Houston might have just the owner, but it could be too late to get involved.

Tilman Fertitta, the CEO and founder of restaurant giant Landry’s who bought the Rockets from Alexander in 2017, has helped transform the University of Houston, his alma mater, into a basketball powerhouse. Fertitta has previously tried to bring an NHL team to Houston, sparking  speculation that the city could have been an alternate destination for the departing Arizona Coyotes before they announced their move to Utah in April. 

The city’s last expansion team was in 2013 with the NWSL’s Houston Dash, who share an owner with the MLS’s Dynamo, in Ted Segal, which Heckman says has been beneficial to both teams and the city. The Comets had success when Alexander owned both of Houston’s basketball teams, an arrangement that Fertitta seems open to. 

“I feel like WNBA expansion is going to always work better, and has a better chance of success, in a city like Houston, where the Rockets are one of the strong teams from a financial standpoint,” Fertitta told the Houston Chronicle in April. “I think that I would probably be the natural owner.”

Fertitta told the Chronicle he had planned to register his interest to the WNBA in owning a team in the coming weeks, but it’s unclear whether he has done so. A league spokesperson referred FOS to Engelbert’s April comments on expansion that point to teams requiring approval from the NBA’s Board of Governors, which Fertitta sits on. So he certainly isn’t out of the loop. A spokesperson for Fertitta didn’t respond to multiple emails from FOS seeking comment. 

Thomas B. Shea-USA TODAY Sports

Engelbert said the right ownership group and arena situation can lead “pretty quickly” to negotiations compared to other interested cities. Fertitta and Houston definitely fit that bill, which means they hypothetically could be playing with a different deck of cards if he chooses to get involved.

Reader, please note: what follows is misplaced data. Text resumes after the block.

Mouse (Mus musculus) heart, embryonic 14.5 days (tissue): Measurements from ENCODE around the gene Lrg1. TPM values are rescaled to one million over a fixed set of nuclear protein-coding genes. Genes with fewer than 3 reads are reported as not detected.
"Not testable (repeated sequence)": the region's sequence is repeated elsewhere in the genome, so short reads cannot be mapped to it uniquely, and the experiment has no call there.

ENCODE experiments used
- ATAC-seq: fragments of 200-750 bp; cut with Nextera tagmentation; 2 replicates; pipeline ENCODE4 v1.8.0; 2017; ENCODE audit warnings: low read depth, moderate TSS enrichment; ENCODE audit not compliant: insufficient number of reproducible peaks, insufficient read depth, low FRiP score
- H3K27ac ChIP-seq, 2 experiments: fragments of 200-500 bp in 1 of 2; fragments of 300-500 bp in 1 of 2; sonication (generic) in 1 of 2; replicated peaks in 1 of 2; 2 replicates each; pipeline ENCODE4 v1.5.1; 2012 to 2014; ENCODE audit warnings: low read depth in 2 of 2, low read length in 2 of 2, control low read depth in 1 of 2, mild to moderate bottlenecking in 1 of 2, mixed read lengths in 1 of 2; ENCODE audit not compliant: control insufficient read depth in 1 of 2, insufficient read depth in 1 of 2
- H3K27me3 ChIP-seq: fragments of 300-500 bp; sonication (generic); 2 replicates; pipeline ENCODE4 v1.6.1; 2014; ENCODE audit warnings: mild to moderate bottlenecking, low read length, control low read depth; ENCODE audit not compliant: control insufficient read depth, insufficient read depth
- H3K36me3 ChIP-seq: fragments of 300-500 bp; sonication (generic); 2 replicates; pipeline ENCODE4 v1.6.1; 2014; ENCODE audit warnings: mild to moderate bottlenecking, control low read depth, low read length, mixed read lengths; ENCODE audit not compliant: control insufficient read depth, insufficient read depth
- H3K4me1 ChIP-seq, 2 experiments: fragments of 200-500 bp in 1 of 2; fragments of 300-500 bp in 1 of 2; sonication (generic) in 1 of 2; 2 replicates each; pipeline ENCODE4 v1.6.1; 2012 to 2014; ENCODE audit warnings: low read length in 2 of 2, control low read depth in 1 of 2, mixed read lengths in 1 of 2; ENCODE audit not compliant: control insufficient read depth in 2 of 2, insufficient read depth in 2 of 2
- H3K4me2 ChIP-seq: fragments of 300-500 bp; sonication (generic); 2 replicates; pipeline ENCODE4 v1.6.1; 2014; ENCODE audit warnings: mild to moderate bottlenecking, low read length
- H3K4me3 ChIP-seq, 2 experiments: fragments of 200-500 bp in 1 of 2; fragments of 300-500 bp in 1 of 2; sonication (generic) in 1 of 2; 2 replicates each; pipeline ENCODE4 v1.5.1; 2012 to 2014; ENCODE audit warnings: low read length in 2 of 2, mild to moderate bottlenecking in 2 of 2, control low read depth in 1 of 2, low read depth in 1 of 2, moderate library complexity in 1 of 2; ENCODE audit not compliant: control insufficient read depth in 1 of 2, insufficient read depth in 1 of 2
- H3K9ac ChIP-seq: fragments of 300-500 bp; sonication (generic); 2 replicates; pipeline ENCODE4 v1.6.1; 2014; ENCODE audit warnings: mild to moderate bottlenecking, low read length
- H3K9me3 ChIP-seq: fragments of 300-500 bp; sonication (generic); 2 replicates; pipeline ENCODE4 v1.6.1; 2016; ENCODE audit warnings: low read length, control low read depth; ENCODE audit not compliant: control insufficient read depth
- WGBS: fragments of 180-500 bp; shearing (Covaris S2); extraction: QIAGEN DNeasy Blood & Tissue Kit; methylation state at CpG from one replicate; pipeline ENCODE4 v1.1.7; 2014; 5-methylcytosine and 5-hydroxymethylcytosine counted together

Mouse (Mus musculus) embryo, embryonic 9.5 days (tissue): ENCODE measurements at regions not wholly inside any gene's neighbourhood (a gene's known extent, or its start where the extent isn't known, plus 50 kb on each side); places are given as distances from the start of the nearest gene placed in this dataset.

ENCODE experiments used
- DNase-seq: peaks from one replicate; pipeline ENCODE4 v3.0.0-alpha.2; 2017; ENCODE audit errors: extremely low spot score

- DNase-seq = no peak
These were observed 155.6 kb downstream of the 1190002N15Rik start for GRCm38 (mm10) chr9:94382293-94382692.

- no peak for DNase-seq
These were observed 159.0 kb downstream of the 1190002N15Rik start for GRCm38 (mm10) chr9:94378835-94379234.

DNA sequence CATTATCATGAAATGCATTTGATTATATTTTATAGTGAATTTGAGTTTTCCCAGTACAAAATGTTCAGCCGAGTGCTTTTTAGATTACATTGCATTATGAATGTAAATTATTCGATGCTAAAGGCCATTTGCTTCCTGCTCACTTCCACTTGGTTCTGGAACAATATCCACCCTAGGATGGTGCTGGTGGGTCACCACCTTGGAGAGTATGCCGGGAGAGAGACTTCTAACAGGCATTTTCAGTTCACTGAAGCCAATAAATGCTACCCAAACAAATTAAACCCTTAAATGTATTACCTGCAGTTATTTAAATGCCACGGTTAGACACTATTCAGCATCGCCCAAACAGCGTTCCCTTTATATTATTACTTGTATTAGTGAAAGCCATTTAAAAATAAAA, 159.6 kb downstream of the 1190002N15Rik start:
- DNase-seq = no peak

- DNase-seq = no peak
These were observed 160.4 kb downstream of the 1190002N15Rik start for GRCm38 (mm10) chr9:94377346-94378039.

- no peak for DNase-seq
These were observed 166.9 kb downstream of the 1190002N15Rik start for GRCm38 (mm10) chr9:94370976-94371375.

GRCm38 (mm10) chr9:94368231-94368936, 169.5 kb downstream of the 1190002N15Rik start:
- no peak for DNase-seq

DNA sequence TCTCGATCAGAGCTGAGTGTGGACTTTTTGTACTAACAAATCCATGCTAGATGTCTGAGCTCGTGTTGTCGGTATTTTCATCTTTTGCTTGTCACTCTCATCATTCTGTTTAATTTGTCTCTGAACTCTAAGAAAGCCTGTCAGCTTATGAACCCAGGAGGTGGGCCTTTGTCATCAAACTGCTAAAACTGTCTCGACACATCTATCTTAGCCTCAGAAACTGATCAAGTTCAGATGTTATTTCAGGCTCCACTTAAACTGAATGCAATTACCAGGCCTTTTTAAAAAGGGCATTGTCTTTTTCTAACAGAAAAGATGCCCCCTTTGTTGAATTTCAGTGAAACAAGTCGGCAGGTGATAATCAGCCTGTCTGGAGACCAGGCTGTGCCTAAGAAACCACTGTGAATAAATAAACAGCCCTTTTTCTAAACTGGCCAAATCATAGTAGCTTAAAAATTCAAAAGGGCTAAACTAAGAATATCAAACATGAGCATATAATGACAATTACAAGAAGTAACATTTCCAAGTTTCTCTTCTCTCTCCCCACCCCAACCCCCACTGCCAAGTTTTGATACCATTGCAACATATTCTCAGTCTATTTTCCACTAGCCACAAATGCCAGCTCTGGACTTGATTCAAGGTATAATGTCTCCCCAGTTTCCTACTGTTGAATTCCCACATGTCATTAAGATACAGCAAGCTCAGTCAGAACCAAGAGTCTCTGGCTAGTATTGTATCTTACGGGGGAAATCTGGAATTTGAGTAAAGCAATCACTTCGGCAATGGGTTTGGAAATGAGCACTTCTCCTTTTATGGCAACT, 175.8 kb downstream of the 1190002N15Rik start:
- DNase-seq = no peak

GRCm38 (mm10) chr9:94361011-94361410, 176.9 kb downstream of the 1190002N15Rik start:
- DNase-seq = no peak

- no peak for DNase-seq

For now, the Comets remain tied for the most WNBA championships with the Seattle Storm and Minnesota Lynx, and their legend lives mainly through the memories. A quick YouTube search pulls up just six videos related to the Comets, leaving it to the locals to keep their story alive. In April, Houston rapper Travis Scott tweeted, “It’s 3:30 am and I feel like Houston can bring back the Houston comets. Imma gonna go for it !!!!” 

While his wealth might not rival Fertitta’s, perhaps Scott, or fellow Houstonian Beyoncé, could pursue ownership if the hospitality mogul elects not to. But given his track record of leading the University of Houston into the Big 12 or the current $30 million renovation at Toyota Center, Fertitta seems like the obvious choice, at least in this round of WNBA expansion. 

“He’s not afraid to invest, and he’s not afraid to make big bets whether it be in his business or with any involvement he has in sports,” Heckman says of Fertitta. “If that’s of interest to them, and they’re able to get that done, if there’s anybody that can do it, it would be him.”